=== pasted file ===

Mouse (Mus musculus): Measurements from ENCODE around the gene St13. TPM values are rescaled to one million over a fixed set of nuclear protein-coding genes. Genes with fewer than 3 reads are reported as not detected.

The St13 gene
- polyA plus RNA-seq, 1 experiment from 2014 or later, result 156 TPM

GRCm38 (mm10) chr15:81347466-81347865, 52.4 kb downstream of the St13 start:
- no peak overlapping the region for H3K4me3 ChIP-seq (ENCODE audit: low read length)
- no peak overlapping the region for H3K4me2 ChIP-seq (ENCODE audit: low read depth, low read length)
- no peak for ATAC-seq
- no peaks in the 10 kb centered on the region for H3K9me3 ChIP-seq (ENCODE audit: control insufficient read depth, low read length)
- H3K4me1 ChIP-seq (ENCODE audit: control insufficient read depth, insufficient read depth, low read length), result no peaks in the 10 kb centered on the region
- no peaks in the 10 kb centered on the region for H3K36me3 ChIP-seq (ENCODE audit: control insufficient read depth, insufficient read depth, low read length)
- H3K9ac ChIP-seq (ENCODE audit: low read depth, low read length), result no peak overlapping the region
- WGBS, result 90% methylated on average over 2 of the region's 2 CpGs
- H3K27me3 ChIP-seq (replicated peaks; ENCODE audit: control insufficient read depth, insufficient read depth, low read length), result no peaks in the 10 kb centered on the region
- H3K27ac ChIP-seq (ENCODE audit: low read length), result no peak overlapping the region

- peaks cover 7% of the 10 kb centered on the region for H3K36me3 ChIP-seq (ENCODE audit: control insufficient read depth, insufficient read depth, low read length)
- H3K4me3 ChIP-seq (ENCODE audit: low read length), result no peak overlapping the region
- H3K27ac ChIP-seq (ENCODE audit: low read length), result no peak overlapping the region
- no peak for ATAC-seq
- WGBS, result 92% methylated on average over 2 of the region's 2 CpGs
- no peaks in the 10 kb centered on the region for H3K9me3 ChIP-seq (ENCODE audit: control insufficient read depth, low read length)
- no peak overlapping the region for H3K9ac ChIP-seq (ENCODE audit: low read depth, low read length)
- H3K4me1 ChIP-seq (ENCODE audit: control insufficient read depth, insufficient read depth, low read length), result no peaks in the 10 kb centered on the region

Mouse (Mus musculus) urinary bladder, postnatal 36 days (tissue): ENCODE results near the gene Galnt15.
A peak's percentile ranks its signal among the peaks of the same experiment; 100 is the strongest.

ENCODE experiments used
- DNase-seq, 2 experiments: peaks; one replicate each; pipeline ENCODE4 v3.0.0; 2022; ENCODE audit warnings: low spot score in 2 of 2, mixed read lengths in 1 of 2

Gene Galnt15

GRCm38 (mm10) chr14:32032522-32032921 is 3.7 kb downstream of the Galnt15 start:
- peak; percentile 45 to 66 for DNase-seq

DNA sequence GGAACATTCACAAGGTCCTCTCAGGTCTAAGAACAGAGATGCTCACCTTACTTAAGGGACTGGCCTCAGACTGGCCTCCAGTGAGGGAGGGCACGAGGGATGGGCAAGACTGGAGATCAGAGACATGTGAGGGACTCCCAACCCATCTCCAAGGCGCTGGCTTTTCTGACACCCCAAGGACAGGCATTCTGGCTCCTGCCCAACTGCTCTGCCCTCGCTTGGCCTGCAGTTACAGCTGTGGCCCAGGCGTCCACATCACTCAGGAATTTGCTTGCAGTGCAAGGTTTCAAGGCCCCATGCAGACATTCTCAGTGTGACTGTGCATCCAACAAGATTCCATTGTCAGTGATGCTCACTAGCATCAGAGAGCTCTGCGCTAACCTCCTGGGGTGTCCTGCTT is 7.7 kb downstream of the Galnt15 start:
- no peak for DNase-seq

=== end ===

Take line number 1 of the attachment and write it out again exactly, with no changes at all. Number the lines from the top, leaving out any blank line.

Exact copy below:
Mouse (Mus musculus): Measurements from ENCODE around the gene St13. TPM values are rescaled to one million over a fixed set of nuclear protein-coding genes. Genes with fewer than 3 reads are reported as not detected.